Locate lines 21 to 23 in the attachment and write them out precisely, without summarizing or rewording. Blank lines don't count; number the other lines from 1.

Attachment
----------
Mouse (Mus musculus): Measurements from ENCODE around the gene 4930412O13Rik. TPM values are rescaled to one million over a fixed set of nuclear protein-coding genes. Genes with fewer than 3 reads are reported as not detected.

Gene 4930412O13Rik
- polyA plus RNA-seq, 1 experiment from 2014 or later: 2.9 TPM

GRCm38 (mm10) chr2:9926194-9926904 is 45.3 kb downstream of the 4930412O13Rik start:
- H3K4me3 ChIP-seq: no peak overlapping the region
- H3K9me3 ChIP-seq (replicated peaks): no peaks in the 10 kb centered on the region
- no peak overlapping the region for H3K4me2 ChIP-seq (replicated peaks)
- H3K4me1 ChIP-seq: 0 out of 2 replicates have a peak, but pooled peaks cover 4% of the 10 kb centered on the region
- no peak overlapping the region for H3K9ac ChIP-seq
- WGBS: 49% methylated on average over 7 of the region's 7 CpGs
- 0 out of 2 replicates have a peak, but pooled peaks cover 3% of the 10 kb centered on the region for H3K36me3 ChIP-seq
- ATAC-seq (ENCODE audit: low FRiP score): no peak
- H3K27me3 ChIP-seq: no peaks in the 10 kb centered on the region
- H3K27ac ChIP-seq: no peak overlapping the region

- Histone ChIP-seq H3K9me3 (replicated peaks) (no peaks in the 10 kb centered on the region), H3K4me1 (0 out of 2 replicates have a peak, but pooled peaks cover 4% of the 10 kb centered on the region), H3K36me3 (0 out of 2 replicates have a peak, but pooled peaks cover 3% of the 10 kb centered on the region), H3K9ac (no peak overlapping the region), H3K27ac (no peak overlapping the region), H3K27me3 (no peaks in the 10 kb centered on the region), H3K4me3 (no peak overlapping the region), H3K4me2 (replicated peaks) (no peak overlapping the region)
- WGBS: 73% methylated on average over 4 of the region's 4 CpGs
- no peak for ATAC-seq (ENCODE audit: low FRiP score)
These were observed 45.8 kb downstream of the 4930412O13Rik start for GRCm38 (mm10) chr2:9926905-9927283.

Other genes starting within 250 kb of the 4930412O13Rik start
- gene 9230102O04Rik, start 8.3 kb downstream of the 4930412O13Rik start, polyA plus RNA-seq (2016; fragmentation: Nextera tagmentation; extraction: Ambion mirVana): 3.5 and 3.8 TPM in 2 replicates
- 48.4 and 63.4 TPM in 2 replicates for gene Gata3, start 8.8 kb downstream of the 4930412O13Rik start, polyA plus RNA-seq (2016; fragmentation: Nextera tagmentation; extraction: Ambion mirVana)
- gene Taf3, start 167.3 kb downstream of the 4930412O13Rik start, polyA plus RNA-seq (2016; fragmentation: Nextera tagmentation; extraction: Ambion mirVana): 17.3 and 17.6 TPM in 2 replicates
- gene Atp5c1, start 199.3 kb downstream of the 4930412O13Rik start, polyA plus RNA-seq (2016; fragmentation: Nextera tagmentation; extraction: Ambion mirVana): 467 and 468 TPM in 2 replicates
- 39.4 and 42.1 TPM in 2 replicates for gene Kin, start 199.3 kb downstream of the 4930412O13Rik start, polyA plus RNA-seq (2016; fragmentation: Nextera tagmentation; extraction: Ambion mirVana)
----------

- 48.4 and 63.4 TPM in 2 replicates for gene Gata3, start 8.8 kb downstream of the 4930412O13Rik start, polyA plus RNA-seq (2016; fragmentation: Nextera tagmentation; extraction: Ambion mirVana)
- gene Taf3, start 167.3 kb downstream of the 4930412O13Rik start, polyA plus RNA-seq (2016; fragmentation: Nextera tagmentation; extraction: Ambion mirVana): 17.3 and 17.6 TPM in 2 replicates
- gene Atp5c1, start 199.3 kb downstream of the 4930412O13Rik start, polyA plus RNA-seq (2016; fragmentation: Nextera tagmentation; extraction: Ambion mirVana): 467 and 468 TPM in 2 replicates